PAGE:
Last night I taught my pastel class -- they usually paint landscapes or flowers, etc. from photographs. But I thought they had reached a point that needed to go further into the study of light and shadow ---- so I brought bowls, apples, pears and cherries -- and of course cloth! They weren't real happy -- having to paint from a three-dimensional and put it into two dimensions. But, I told them I would be painting today from the same items and hopefully painting as many as I could do in a day. I, too, usually paint landscapes - though both from photo and plein air. Have to go to a meeting this morning (forgot) -- but will paint this afternoon and I'll try to show you my result -- good or bad.

We all have to get out of our comfort zone sometimes. Just do it, don't worry too much about the result in the beginning, enjoy the journey. That does not mean don't plan! Plan, try it, don't like it, try another plan!

I try to paint a still life or two about every 10 - 20 paintings. Not often enough to get me out of my comfort zone.

Show us how it is done. Looking forward to the different ones you might do from these items.

01-08-2003, 07:39 AM
Hey guys,
Thanks all for the supportive comments . . . (I can hear the sniggering from here in OZ!!). Got a lot os support here!! :)

OK a couple of comments . . I don't necessarily agree with many of the comments with regard the objects having to relate to one another, or tell a story or have some deep meaning (or any meaning for that matter). I firmly believe that much still life is done just because a certain combination of totally unrelated objects is appealing to the eye through shape, harmonies, colour, repetition, etc etc and nothing more.

Don't get me wrong, I can get the emotional kick out of those that do have these inter-relationships, but some art is just plain easy to look at without having to delve to some deeper level.

That is how I view the work of Andrew Hemingway, and the other artists mentioned, as well as some of the WC artists I admire very much. Andrew's work varies from the complex (with numerous and varied, and seemingly unrelated items) to the simple (one item in a plastic bag) and from tightly bunched through to evenly spaced . . . I guess I've got a lot to learn here, but I guess the variations are what makes it interesting for me . . . why do such variations appeal?? . . mmmm . . . for just as many varied reasons I guess.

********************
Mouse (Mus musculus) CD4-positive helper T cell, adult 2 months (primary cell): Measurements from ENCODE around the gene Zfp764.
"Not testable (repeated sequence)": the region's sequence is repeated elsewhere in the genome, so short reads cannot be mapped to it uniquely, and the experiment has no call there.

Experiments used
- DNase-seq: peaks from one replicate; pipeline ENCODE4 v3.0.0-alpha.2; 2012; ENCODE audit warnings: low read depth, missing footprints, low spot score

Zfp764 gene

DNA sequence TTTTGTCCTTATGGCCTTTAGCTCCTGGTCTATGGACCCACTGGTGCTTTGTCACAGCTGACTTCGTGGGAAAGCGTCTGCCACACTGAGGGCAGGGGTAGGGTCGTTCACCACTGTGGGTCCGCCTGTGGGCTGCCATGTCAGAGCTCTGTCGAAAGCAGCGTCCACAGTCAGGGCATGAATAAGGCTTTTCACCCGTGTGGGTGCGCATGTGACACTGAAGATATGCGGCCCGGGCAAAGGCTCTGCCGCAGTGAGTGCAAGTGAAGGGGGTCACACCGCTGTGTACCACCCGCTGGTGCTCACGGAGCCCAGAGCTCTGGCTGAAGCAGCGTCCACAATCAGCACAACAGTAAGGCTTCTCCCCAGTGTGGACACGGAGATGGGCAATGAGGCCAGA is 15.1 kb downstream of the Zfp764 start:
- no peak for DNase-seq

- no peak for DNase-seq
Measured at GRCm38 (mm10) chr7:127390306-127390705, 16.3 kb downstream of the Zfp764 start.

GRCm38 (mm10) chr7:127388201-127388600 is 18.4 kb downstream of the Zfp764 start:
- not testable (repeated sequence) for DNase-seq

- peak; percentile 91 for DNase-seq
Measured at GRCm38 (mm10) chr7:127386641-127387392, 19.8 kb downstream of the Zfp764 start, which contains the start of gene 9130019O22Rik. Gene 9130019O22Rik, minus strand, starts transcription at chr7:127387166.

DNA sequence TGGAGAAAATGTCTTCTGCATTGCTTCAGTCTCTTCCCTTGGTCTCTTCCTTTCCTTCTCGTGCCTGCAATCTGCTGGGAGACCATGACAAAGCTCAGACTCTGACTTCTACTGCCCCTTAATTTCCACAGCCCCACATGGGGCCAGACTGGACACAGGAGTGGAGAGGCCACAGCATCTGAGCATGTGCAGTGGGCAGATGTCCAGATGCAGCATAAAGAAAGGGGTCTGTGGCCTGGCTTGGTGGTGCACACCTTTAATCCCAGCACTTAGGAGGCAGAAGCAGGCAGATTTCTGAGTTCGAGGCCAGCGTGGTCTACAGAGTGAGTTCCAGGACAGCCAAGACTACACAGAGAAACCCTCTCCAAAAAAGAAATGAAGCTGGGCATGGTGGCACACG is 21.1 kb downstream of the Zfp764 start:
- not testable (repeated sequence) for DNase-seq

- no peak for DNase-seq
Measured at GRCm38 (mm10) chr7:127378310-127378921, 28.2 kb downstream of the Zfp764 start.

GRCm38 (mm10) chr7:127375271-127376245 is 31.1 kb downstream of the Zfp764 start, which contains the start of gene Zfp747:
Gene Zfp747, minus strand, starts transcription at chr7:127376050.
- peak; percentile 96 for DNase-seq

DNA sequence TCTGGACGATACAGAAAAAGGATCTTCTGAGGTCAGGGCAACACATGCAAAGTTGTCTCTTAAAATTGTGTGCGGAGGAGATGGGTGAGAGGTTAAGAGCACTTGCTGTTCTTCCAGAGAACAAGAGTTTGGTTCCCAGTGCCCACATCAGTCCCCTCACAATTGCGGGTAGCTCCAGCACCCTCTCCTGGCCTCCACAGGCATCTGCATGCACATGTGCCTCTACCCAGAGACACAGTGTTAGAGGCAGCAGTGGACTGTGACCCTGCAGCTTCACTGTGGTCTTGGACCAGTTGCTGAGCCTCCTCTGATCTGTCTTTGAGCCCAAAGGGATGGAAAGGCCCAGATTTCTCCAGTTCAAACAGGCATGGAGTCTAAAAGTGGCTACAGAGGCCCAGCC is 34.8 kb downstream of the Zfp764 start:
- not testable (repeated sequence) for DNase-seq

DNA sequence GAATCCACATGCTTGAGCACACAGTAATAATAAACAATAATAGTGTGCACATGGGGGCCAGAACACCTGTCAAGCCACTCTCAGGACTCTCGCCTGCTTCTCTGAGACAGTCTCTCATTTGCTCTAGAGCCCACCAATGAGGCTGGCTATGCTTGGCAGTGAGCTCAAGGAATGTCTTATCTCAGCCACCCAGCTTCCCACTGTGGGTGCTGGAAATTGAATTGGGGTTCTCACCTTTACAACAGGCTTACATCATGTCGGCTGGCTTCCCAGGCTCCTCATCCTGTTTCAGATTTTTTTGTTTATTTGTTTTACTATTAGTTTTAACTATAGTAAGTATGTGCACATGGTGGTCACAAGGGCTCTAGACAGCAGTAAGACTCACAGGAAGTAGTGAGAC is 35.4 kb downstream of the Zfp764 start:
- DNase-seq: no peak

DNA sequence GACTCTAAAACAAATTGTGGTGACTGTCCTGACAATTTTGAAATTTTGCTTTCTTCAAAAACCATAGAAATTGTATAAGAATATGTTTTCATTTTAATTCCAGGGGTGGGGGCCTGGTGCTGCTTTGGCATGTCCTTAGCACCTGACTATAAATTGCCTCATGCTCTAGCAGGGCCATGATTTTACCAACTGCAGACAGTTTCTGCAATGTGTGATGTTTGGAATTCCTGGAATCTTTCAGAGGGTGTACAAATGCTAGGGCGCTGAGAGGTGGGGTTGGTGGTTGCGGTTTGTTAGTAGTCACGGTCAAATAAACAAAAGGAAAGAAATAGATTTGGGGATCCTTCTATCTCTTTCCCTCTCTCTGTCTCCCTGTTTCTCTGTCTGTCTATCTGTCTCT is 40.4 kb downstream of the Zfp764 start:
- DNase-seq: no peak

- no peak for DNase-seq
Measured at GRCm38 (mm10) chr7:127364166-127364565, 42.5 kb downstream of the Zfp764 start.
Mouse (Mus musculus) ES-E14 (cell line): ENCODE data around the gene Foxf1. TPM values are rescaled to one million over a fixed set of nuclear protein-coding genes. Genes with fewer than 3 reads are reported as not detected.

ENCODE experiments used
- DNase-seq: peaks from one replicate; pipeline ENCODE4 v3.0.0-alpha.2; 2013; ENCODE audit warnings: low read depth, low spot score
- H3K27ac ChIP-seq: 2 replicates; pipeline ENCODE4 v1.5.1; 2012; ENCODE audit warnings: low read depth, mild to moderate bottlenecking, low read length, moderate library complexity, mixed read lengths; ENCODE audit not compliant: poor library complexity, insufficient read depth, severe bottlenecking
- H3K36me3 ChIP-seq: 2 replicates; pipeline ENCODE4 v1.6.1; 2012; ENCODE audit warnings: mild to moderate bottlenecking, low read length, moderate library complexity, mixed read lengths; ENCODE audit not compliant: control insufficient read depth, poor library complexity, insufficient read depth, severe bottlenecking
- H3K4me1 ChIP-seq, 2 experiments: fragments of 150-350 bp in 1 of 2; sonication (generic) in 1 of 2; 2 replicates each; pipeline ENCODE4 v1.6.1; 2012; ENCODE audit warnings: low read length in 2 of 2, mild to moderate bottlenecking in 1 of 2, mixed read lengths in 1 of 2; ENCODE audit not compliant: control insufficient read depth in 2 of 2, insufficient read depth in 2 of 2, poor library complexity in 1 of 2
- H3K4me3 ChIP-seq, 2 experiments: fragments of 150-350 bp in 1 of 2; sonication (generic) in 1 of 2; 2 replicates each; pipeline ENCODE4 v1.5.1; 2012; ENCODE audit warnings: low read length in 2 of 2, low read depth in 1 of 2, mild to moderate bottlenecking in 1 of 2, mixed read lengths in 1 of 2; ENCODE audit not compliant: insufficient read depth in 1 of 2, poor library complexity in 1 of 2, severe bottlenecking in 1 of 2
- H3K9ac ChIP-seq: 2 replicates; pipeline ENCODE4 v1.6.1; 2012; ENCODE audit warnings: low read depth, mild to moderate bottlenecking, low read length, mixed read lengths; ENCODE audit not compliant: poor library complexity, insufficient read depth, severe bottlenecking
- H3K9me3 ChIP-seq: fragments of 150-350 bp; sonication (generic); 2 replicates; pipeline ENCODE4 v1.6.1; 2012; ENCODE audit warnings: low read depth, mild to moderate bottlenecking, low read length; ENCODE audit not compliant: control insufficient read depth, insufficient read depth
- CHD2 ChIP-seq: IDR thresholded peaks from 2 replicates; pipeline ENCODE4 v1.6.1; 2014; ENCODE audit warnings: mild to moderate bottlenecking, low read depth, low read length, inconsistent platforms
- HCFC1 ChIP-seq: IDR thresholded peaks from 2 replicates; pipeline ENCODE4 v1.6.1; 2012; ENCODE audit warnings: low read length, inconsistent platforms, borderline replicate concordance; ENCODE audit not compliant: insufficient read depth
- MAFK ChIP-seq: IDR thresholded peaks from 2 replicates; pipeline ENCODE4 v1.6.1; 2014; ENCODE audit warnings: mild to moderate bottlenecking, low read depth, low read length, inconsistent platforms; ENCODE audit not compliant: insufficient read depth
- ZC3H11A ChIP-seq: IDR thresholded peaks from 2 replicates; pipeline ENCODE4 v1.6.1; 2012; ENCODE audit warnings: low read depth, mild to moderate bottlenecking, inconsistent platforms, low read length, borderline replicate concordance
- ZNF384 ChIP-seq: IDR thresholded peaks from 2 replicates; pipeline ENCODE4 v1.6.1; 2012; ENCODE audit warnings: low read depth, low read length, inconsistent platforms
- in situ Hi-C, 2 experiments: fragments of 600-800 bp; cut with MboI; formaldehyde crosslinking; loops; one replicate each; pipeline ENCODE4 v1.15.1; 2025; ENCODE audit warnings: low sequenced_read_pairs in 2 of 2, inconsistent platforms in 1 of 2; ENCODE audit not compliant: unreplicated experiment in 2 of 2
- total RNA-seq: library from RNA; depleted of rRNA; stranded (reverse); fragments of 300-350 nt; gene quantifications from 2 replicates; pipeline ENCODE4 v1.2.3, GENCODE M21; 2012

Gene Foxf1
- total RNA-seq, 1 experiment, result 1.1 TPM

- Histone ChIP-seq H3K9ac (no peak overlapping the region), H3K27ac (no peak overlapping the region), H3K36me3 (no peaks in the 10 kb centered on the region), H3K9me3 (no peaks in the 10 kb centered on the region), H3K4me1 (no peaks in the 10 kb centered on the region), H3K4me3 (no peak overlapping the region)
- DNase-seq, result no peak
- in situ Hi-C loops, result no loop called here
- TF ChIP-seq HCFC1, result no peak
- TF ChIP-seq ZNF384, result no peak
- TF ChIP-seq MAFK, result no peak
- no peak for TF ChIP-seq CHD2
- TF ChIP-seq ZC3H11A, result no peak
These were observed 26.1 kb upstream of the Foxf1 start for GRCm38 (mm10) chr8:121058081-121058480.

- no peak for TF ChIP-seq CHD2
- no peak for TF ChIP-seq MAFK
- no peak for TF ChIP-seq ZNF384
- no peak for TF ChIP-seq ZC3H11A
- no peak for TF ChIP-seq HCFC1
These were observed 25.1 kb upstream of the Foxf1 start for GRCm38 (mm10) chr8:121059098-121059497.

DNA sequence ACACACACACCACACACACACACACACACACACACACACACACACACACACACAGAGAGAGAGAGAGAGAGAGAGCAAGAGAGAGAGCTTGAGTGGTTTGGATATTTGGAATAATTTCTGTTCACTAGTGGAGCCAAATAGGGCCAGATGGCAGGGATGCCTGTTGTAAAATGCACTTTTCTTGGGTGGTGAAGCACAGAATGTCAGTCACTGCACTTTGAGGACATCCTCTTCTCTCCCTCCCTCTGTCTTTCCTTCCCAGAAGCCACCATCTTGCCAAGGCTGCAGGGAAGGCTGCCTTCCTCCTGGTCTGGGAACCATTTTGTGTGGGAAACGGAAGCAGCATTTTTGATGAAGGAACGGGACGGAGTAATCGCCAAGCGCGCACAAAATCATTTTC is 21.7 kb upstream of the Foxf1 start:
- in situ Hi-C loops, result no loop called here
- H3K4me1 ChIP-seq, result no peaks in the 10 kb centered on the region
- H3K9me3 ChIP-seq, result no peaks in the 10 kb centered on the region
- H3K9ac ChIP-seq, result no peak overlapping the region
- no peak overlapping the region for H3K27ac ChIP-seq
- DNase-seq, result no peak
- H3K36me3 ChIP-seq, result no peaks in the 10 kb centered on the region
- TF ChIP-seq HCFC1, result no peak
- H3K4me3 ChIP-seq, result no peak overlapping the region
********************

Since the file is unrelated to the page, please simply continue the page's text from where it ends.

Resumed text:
My only hesitation here was in composition . . and I guess I'm trying to work out why certain things appeal to me . . . and for me at this point at least, (and it's a matter of personal taste) it is not the inter-relationships or story behing the objects. I don't feel(yet) I'm out of my comfort zone . . . but then again, I haven't started yet!! LOL

I've got a couple of ideas now and I WILL be doing a still life thanks to your support . . but as some of you know . . I'm a bit of a perfectionist and want to get it right. Nor am I the sort of guy that likes to pussyfoot around by doing simpler items/compositons or whatever . . . I like to jump into the difficult stuff first off and strive for somewhere higher than I've been before . .whether it be in colour, composition or whatever . . I will not be happy just doing something I won't look back on as a challenge at the time.

Anyway, I ramble, thanks for all your input as I have certainly learnt something here . . if not just how different folks view different things . .interesting.

Will keep you posted of course!!
Thanks again

01-08-2003, 08:44 AM
Well said Crumby....tis exactly how I feel too.

01-08-2003, 12:42 PM
It is GREAT that you are so very clear about what you want to paint and why ........ so many people aren't!! I look forward to seeing your results.

If it is composition help you are after, you could certainly get a lot of help with that in the Composition and Design forum, it just occured to me. There are some terrific painters there who get a great kick out of the challenge of composition, and who love to put forth their ideas, I am sure you would get loads of feedback if you re-post your photos there.


01-08-2003, 03:46 PM
Originally posted by crumbedbrains

. . I'm a bit of a perfectionist and want to get it right. Nor am I the sort of guy that likes to pussyfoot around by doing simpler items/compositons or whatever . . . I like to jump into the difficult stuff first off and strive for somewhere higher than I've been before . .whether it be in colour, composition or whatever . . I will not be happy just doing something I won't look back on as a challenge at the time.


:music: Climb every mountain...ford every stream...follow every rainbow till you find your dream...:music:

sorry crumby not very helpful I know but I couldn't resist :) I'm sure whatever you choose to do will be very you and brilliant :)

01-08-2003, 04:13 PM
LOL I didnt even know they used the word Pussyfoot over der in Oz land!!:D:D LOL
All I know is that you are a wizard when it comes to detail and texture, thus the reason I suggested it. Something you can dig your heels into and tear it up;) Ill be anxious to see what comes of all this! ........So ......Stop pussyfootin around and hit them Pastels ALREADY:D:D:D:D

01-09-2003, 11:26 AM
G'day Mate!

Get out a Fosters and sit down and paint.

Good on yah!

Barb (well the Fosters may loosen you up but it could also loosen up the strokes - perhaps a glass of water would be better in that warmer climate).